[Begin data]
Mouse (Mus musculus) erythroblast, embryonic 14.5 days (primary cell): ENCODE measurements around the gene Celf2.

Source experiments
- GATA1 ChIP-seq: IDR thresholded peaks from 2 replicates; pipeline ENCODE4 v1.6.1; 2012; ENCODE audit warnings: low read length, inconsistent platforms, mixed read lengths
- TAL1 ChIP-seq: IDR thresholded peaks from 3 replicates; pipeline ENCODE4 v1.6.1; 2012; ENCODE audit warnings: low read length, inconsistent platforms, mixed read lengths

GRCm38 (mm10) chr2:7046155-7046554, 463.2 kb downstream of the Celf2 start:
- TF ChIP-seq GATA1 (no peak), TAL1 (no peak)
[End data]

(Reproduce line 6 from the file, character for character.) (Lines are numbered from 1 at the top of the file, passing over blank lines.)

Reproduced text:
- TF ChIP-seq GATA1 (no peak), TAL1 (no peak)